In García Márquez there is a utopian longing which is almost contradicted by his grim political overview. Nevertheless, in many of his novels and stories he leaves us little escapeways of hope. Remember the ending of The Autumn of the Patriarch: bells toll, rockets burst in the air and people cheer when it is discovered that the dictatorial protagonist has sneezed himself to death. There's a chance that the Colonel's renowned rooster (Nobody Writes to the Colonel) will win on the day of its great test, 45 days after the novelette's conclusion. In Aureliano Babilonia, who dies in the hurricane that sweeps Macondo from the map and from human memory and who begets with Amaranta Ursula the last of the Buendia line, there's a suggestion of potential salvation. Aureliano—the last and littlest Aureliano—was the only Buendia conceived in the plenitude of love. And his father, Aureliano Babilonia, was in turn a foundling, the natural child of a proletarian, the apprentice mechanic Mauricio Babilonia, and Renata Remedios (alias Meme) Buendia. Aureliano Babilonia, the lover of learning, is also the descendant most faithful to historical truth, the one who persists in preserving for posterity the circumstances of the banana workers' massacre of 1928, of Colonel Aureliano Buendia's stature and strength as the leader of 32 revolutionary uprisings, and his pride in his own identity. And he's the last curator and scholar of the Melquiades manuscripts, in which the eternal defense against oblivion is written.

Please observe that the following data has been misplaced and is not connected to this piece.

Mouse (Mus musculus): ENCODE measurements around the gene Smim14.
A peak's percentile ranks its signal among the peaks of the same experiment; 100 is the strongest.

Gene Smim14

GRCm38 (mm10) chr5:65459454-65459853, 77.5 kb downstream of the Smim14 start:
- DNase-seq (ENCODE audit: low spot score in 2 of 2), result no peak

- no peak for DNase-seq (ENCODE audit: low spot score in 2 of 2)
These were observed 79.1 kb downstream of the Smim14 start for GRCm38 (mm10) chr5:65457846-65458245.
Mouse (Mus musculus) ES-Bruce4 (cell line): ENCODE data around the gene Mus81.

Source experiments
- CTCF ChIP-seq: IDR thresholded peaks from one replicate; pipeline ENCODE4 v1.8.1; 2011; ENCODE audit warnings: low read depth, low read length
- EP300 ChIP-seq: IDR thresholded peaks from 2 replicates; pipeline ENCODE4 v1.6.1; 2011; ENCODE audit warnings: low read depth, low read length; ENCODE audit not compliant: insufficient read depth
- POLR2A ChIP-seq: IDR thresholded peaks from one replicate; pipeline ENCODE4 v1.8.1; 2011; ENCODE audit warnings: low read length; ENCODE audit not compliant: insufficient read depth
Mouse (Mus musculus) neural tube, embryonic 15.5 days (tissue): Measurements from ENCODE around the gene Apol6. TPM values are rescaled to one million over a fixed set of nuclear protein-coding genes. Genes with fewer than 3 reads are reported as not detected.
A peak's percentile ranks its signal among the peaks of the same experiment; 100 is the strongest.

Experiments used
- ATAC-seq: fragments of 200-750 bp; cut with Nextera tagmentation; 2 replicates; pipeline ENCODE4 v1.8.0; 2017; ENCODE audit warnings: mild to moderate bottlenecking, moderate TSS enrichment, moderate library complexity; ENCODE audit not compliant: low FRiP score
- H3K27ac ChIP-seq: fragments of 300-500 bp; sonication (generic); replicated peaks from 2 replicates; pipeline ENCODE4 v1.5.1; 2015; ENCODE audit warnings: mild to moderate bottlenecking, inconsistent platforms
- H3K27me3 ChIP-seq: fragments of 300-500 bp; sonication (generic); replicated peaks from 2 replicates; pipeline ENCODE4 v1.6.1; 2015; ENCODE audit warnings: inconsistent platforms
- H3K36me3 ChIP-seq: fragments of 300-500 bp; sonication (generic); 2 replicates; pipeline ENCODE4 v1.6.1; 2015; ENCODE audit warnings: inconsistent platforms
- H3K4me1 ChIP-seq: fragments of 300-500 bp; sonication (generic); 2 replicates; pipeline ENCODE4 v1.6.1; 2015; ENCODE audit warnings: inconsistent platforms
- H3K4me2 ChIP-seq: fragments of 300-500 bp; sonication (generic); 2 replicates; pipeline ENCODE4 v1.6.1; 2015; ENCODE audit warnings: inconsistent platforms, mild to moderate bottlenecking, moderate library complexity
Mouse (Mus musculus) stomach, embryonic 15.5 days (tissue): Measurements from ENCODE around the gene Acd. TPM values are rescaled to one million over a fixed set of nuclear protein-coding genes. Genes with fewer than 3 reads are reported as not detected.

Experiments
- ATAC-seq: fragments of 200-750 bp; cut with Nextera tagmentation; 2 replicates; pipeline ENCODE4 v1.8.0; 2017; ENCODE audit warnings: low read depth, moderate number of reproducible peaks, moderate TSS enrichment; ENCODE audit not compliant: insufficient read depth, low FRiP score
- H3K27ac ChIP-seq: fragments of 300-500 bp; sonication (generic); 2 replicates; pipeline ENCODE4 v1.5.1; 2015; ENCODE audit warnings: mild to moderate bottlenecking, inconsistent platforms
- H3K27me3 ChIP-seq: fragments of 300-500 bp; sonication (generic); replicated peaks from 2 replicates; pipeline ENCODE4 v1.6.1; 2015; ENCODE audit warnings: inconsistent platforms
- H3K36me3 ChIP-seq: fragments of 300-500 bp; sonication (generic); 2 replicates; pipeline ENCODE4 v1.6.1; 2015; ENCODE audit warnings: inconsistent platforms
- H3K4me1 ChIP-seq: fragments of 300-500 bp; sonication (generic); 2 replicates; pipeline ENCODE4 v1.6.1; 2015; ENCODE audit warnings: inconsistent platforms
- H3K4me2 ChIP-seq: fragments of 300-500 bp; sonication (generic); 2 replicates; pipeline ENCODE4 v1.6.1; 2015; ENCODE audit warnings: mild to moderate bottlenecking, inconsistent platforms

Earle, Peter G.
"García Márquez on the Margin of Utopia,"
University of Dayton Review: Vol. 18:
1, Article 4.
Available at: https://ecommons.udayton.edu/udr/vol18/iss1/4